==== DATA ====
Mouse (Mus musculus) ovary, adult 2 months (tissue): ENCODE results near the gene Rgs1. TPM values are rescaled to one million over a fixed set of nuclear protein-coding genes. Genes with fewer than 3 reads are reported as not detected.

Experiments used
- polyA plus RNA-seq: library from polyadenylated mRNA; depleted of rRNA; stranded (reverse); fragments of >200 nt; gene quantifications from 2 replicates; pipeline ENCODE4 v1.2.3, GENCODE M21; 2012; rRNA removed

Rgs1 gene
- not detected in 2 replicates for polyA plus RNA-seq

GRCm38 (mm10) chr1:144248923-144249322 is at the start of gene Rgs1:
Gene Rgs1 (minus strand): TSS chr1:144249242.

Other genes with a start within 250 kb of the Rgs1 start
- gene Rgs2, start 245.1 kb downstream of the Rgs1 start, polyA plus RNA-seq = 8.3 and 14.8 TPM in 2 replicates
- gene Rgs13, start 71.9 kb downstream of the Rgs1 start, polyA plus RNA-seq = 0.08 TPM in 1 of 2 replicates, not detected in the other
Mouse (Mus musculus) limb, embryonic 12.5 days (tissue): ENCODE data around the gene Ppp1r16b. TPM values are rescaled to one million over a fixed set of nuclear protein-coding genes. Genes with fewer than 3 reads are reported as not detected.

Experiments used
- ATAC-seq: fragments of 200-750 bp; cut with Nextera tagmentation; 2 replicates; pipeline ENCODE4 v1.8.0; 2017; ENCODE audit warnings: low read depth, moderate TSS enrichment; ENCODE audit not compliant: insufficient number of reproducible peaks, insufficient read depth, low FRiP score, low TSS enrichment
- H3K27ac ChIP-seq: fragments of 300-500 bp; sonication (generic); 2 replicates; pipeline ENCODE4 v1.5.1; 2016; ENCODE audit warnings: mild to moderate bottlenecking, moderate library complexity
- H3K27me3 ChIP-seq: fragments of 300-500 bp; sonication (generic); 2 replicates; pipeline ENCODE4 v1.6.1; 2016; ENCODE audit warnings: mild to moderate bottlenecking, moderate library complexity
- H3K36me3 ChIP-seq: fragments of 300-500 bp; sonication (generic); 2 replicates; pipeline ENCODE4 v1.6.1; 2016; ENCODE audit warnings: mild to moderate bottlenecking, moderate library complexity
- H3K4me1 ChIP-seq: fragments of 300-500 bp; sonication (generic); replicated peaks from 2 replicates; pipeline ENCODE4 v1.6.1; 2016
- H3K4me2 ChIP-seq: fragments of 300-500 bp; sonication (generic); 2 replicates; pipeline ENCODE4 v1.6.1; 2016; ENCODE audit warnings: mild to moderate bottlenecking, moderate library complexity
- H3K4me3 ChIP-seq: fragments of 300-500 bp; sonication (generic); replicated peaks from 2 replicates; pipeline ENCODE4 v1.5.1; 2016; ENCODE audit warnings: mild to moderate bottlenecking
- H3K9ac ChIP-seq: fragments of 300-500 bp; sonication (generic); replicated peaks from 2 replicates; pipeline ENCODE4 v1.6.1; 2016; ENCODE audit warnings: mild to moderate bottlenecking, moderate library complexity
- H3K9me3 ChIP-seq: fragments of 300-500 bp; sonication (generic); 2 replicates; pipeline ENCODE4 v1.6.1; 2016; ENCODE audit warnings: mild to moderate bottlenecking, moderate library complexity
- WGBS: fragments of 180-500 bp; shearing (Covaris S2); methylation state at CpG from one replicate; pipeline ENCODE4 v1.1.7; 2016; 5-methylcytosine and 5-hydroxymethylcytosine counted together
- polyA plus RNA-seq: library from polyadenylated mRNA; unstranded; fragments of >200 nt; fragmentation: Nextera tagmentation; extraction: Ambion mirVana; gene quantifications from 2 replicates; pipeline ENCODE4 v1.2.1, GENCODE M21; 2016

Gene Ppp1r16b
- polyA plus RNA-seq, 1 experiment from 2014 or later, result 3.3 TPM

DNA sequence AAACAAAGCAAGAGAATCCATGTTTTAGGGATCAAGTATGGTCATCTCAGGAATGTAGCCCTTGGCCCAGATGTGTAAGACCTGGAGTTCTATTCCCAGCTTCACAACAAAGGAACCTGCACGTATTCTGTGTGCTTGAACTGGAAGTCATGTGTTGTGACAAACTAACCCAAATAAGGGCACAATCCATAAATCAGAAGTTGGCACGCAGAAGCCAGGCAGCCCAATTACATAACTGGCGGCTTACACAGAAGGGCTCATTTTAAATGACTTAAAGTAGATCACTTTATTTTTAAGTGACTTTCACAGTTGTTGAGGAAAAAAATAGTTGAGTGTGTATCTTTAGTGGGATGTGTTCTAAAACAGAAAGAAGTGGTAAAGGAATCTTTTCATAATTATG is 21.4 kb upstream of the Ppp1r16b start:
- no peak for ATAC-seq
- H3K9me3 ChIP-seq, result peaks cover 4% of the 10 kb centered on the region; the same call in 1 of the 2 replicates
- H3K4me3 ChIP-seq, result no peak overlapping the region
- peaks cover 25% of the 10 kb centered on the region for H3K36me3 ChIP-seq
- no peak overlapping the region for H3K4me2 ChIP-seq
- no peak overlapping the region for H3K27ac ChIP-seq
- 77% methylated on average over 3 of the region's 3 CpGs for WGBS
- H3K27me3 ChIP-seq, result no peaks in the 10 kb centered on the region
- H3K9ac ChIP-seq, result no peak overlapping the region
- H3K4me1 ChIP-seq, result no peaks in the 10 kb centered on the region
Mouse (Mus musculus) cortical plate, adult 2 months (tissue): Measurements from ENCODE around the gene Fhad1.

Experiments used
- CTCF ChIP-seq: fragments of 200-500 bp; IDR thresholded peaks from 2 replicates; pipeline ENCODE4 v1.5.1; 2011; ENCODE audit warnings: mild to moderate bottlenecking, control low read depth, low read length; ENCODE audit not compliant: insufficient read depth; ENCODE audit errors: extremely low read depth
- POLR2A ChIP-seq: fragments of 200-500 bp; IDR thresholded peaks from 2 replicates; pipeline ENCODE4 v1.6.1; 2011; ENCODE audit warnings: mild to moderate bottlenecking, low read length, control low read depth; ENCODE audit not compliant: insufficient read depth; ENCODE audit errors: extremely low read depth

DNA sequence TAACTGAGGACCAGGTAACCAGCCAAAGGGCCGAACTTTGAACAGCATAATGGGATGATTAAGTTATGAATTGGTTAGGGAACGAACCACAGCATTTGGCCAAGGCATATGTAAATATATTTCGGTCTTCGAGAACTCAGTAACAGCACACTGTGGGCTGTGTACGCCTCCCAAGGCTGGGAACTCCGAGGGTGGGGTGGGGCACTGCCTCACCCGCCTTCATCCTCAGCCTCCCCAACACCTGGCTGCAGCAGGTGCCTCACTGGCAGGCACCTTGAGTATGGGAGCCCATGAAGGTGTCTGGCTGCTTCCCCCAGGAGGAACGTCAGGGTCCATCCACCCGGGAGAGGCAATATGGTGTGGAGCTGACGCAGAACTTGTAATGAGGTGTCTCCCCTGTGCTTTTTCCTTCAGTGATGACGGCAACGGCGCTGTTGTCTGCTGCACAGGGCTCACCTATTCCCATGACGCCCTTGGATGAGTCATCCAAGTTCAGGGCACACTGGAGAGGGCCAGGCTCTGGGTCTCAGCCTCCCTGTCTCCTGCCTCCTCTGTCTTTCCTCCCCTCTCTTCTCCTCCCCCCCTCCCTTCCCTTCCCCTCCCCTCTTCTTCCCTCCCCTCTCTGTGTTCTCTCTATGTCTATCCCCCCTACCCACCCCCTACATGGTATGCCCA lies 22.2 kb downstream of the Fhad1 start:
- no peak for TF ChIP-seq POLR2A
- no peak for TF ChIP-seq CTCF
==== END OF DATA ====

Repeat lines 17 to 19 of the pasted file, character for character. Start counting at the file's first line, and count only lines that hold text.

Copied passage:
- H3K4me1 ChIP-seq: fragments of 300-500 bp; sonication (generic); replicated peaks from 2 replicates; pipeline ENCODE4 v1.6.1; 2016
- H3K4me2 ChIP-seq: fragments of 300-500 bp; sonication (generic); 2 replicates; pipeline ENCODE4 v1.6.1; 2016; ENCODE audit warnings: mild to moderate bottlenecking, moderate library complexity
- H3K4me3 ChIP-seq: fragments of 300-500 bp; sonication (generic); replicated peaks from 2 replicates; pipeline ENCODE4 v1.5.1; 2016; ENCODE audit warnings: mild to moderate bottlenecking